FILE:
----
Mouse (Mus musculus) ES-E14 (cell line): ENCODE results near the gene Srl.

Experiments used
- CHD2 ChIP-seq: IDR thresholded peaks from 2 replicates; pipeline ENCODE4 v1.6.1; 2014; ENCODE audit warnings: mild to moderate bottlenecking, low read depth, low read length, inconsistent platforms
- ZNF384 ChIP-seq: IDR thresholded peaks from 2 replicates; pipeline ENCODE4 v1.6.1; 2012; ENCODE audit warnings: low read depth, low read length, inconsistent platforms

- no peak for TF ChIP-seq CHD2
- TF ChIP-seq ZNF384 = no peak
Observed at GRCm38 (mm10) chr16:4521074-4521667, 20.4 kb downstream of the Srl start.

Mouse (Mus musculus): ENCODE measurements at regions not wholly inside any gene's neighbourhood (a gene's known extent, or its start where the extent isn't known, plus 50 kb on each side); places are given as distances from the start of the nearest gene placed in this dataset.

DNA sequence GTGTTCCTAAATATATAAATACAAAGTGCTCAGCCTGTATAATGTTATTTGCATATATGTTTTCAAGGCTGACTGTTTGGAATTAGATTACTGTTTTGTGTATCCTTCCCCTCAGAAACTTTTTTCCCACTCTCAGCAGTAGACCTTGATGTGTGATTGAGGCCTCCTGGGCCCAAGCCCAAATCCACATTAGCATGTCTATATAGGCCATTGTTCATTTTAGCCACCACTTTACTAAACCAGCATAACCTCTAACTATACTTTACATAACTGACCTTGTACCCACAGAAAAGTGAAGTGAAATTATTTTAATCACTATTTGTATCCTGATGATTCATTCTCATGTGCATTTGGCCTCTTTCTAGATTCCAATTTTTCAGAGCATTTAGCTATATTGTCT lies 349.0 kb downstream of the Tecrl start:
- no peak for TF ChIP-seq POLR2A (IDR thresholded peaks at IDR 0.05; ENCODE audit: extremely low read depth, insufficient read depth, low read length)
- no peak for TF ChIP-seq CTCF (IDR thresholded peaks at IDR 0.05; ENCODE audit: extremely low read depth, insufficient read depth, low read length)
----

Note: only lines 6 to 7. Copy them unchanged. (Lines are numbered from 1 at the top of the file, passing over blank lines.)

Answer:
- TF ChIP-seq ZNF384 = no peak
Observed at GRCm38 (mm10) chr16:4521074-4521667, 20.4 kb downstream of the Srl start.